Spray: First Underwater Autonomous Vehicle To Cross Gulf Stream

A small self-propelled ocean glider named Spray is the first underwater autonomous vehicle (UAV) to cross the Gulf Stream underwater.


(From Spray Autonomous Underwater Vehicle)

The six-foot-long glider was launched from a point about 100 miles south of Nantucket Island, Mass. on September 11 of this year. It traveled slowly at an average speed of about 12 miles per day and was recovered last week just north of Bermuda. It has no outside moving parts - at all. It moves forward by using battery-powered hydraulic pumps to vary its air volume by a few hundred cubic centimeters (using oil-filled bladders); this generates the buoyancy changes that power its forward gliding (see path diagram below).


(From Spray Autonomous Underwater Vehicle)

The batteries also power on-board instruments to measure temperature, salinity, pressure and the turbidity of the water (a measure that relates to biological productivity). Spray records its surface position at each point; it rolls 90 degrees to allow the GPS antenna embedded in the right wingtip to gather that data. Every seven hours it spends fifteen minutes on the surface to send data back to scientists Breck Owens from Woods Hole Oceanographic Institution, and Russ Davis and Jeff Sherman of Scripps Institution of Oceanography at the University of California, San Diego, using the satellite phone in its left wing.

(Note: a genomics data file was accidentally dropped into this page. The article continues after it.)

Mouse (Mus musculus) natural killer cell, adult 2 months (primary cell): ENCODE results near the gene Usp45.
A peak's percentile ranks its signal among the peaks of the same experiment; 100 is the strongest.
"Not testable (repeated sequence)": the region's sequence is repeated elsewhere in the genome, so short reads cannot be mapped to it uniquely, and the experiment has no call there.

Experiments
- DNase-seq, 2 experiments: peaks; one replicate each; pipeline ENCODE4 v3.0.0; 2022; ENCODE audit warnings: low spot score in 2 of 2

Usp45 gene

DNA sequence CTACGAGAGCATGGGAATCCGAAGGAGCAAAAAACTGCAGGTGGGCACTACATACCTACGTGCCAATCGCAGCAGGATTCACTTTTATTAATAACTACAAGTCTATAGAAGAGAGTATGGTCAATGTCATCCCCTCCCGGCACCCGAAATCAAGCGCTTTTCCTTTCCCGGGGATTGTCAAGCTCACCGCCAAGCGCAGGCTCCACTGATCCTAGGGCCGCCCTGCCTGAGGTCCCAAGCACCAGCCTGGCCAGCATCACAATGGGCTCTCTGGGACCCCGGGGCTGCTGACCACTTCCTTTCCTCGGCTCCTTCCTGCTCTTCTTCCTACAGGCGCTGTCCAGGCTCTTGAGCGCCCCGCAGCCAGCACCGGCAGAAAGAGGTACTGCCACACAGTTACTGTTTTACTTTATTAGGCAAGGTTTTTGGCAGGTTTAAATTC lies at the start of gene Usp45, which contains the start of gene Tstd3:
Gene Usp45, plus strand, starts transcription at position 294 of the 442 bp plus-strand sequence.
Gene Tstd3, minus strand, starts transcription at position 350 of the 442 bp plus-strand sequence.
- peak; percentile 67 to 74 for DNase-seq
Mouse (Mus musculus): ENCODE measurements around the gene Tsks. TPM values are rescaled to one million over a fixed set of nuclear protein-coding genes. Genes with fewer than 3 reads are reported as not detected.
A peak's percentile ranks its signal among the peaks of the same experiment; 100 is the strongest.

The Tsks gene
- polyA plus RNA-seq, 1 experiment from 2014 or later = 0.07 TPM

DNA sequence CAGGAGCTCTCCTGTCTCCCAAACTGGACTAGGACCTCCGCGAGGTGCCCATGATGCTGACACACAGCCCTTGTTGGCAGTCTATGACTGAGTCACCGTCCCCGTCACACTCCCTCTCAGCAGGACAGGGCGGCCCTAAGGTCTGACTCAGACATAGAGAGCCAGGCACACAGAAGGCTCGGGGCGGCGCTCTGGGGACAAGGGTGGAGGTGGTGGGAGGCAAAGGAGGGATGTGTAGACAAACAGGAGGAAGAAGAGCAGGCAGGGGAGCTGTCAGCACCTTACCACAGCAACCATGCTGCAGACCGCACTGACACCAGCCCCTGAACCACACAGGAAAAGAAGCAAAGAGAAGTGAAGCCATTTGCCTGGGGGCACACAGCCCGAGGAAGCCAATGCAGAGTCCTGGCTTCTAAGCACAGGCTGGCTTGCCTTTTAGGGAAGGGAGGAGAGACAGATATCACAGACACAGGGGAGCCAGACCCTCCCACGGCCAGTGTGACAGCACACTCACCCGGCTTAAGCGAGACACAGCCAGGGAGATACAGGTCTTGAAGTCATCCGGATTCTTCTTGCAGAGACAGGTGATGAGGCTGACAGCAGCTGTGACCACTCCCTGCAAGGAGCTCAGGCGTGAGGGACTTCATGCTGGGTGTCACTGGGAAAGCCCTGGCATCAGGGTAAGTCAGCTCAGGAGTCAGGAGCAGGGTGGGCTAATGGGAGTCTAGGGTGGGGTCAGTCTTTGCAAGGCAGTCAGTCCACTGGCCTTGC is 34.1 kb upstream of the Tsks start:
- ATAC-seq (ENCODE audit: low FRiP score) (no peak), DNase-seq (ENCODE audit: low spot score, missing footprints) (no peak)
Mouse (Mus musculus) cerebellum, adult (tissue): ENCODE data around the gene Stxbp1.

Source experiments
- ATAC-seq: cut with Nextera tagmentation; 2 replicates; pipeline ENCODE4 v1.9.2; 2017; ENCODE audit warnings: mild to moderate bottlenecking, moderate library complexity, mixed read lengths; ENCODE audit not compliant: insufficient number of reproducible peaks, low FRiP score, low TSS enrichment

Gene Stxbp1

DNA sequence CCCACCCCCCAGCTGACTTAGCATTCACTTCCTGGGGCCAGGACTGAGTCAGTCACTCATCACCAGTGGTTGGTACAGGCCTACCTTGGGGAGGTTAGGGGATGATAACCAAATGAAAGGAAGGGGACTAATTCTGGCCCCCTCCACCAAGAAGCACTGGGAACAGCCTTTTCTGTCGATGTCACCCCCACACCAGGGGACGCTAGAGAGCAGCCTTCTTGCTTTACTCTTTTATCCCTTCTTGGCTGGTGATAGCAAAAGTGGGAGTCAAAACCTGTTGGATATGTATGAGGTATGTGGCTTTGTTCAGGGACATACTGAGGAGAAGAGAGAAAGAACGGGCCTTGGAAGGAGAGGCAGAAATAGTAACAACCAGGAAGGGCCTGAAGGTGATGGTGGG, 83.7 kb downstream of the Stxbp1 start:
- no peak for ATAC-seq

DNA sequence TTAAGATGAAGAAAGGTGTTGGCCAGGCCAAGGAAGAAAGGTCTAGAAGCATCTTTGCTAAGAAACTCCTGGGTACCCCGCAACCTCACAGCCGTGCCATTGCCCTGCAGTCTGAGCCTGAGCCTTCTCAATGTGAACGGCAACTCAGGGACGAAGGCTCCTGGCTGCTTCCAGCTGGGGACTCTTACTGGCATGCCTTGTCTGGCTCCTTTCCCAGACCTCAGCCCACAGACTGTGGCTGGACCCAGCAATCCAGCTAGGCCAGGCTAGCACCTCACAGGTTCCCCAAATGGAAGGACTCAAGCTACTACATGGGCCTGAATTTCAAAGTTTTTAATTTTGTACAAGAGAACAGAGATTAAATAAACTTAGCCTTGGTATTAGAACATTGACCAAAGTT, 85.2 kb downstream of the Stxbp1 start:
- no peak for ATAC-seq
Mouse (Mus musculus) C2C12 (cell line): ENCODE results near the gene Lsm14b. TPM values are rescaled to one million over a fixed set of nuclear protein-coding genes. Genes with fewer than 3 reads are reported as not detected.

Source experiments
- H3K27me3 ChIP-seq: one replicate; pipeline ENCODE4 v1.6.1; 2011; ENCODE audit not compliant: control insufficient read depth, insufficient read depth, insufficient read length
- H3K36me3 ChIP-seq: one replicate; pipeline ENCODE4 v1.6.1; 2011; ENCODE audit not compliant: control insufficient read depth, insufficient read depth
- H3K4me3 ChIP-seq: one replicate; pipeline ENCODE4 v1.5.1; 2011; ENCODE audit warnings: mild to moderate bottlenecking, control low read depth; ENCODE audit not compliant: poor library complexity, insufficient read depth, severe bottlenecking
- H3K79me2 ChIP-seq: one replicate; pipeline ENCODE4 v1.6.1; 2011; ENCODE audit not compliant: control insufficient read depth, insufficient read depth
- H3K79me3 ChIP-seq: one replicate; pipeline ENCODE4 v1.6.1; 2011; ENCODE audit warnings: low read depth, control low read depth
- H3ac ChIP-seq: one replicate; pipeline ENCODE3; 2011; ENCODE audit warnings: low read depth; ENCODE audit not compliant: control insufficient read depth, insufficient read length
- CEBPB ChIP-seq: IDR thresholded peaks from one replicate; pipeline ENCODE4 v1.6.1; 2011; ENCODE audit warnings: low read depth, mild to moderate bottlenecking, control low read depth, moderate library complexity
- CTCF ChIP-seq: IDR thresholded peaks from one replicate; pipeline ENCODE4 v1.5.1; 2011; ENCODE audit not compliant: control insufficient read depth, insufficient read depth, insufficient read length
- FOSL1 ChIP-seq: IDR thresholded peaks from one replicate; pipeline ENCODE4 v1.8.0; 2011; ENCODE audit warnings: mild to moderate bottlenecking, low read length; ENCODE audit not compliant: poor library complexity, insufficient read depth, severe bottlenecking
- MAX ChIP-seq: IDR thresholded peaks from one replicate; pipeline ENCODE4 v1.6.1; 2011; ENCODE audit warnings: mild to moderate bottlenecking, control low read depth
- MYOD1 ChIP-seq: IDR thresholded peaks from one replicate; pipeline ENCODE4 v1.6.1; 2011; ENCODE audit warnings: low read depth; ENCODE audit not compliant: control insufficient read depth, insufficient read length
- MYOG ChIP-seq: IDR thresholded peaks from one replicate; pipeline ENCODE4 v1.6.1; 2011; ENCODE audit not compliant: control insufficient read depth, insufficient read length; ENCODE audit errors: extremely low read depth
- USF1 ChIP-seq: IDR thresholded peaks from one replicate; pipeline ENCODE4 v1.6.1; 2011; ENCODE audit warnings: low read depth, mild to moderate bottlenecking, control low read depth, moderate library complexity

(From Spray Autonomous Underwater Vehicle)

Spray is capable of maintaining its course autonomously, but operators on shore can send new commands to change course or alter the data gathering parameters at any time. "The key," said Davis, "is that Spray can stay at sea for months at relatively low cost, allowing us to observe large-scale changes under the ocean surface that might otherwise go unobserved."

Spray has a potential range of up to 3,500 miles - it could someday cross the Atlantic Ocean or explore other ocean basins. "We envision having fleets of gliders in operation in a few years," Owens said. "It could change the very nature of the kinds of questions we can ask about how the ocean works."

Future missions planned for 2005 include a round trip from Woods Hole, Mass to Bermuda; an Acoustic Doppler current Profiler will be used to give vertical profiles of current speed and velocity. Other sensors could be added to measure dissolved oxygen, carbon dioxide, alkalinity and nutrients in the ocean water.

"Oceanographic gliders are now at the stage similar to the start of aviation," Sherman said. Today's autonomous buoyancy-driven vehicles owe their existence to a visionary article published in 1989 by Henry Stommel.

Technovelgy readers may recall a recent story about the Subjugator underwater robot, a student-built competitive robot that resembled the Flying Sub from the popular 1960's science fiction show Voyage to the Bottom of the Sea. Read more about spray at Spray Autonomous Underwater Vehicle and Spray home page.

Scroll down for more stories in the same category. (Story submitted 11/6/2004)

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